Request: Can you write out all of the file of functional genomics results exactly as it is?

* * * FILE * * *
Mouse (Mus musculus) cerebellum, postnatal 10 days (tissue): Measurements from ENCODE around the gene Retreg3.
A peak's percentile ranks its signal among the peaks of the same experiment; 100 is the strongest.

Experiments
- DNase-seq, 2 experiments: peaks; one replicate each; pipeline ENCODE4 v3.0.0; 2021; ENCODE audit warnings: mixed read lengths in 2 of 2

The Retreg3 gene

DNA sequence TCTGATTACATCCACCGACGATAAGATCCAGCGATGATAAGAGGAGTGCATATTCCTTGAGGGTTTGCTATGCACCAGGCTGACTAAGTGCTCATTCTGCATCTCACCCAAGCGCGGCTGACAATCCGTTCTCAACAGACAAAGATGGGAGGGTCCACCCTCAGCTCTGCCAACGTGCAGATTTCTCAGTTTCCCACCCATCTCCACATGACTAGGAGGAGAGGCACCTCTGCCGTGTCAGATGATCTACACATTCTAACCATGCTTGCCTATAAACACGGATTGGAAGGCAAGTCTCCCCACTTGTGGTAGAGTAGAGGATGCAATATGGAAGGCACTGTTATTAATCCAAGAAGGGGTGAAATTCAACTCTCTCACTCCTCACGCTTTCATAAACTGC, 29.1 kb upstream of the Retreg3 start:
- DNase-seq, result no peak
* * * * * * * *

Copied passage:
Mouse (Mus musculus) cerebellum, postnatal 10 days (tissue): Measurements from ENCODE around the gene Retreg3.
A peak's percentile ranks its signal among the peaks of the same experiment; 100 is the strongest.

Experiments
- DNase-seq, 2 experiments: peaks; one replicate each; pipeline ENCODE4 v3.0.0; 2021; ENCODE audit warnings: mixed read lengths in 2 of 2

The Retreg3 gene

DNA sequence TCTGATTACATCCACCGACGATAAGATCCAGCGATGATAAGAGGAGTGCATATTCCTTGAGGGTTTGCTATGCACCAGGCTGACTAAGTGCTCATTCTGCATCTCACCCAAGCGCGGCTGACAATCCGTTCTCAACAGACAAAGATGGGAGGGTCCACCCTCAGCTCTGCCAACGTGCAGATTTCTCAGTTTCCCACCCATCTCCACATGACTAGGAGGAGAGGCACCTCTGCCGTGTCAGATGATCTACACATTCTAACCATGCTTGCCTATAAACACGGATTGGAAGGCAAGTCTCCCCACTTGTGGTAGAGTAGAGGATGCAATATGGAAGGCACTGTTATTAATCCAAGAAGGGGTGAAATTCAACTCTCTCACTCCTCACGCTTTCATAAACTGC, 29.1 kb upstream of the Retreg3 start:
- DNase-seq, result no peak